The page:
Caffeine + Theanine and its Synergistic Properties

 

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Overview

I’m sure many of you reading this have heard of this combination before, as it’s a fairly popular one among the nootropics community. There is an increasing body of literature which demonstrates caffeine as a nootropic on its own right1https://content.iospress.com/articles/journal-of-alzheimers-disease/jad0913842https://content.iospress.com/articles/journal-of-alzheimers-disease/jad111982, but is enhanced when taken with l-theanine.

When caffeine is taken with l-theanine, it is a completely different beast. Caffeine, as most of you are no doubt aware, is a stimulant found in many beverages, most notably coffee, which is used for it’s stimulatory properties.

While caffeine by itself does not have quite the same effect as a cup of coffee, it is still an effective stimulant on its own. Caffeine has a rather unique pharmacological profile – one of it’s primary MoA’s is antagonizing the neurotransmitter adenosine. Caffeine does this by blocking adenosine receptors, thereby preventing adenosine from getting absorbed into them3https://www.ncbi.nlm.nih.gov/pubmed/20164566.

Adenosine is a neurotransmitter which builds up over the course of the day and is used to signal to our body that we are tired4https://www.sciencedirect.com/science/article/pii/S030100820400125X. By preventing these receptors from binding adenosine, this has the effect that we all cherish: feeling more awake and alert in times where we may otherwise feel groggy and sluggish.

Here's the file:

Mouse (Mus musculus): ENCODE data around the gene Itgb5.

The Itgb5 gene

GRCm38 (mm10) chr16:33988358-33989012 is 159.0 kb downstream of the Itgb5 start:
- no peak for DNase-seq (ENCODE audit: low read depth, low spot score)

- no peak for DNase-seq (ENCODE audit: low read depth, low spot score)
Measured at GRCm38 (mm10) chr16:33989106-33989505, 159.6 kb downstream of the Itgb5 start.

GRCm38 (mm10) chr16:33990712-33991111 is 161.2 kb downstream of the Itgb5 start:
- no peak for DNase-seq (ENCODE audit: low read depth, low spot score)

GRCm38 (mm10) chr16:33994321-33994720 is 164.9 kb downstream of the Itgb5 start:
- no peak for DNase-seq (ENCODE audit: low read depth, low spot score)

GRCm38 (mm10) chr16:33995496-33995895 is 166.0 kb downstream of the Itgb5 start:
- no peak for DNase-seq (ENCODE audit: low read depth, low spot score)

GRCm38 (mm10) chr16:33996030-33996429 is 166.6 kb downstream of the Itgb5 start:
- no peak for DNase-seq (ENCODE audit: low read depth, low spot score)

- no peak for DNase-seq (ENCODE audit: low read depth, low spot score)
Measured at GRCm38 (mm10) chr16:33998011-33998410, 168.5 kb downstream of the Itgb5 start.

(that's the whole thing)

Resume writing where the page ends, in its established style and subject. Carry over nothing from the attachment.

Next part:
One of the common side effects of caffeine is anxiety and jitteriness. Caffeine is not particularly effective for concentration or focus overall, and in fact too much caffeine can be counterproductive as it can cause too much stimulation.

This effect is known as the Yerkes-Dodson Law5https://link.springer.com/referenceworkentry/10.1007%2F978-0-387-79948-3_1340, and can be applied to just about every situation, and is especially relevant with the use of stimulants such as caffeine.

 

 

Yerkes-Dodson Law

 

This is where l-theanine comes in. L-theanine is a naturally occurring analogue of the amino acid glutamate, and is found most commonly in teas, particularly black tea.

L-theanine is effective at reducing anxiety9espace.library.uq.edu.au/view/UQ:28410310www.ncbi.nlm.nih.gov/pubmed/2120858611www.ncbi.nlm.nih.gov/pubmed/1693080212www.sciencedirect.com/science/article/pii/S1756464611000351, causes relaxation while simultaneously increasing attention6espace.library.uq.edu.au/view/UQ:2841037koreamed.org/SearchBasic.php?RID=0124KJN/2003.36.9.918&DT=18www.sciencedirect.com/science/article/pii/S175646461100035112www.sciencedirect.com/science/article/pii/S1756464611000351, improves memory and decreases stress 22www.ncbi.nlm.nih.gov/pubmed/21739364 23www.ncbi.nlm.nih.gov/pubmed/23458739 24www.ncbi.nlm.nih.gov/pubmed/23395732 25www.ncbi.nlm.nih.gov/pubmed/21303262, and has neuroprotective qualities 13www.ncbi.nlm.nih.gov/pubmed/17182482 15www.ncbi.nlm.nih.gov/pubmed/21477654 16www.ncbi.nlm.nih.gov/pubmed/12499631.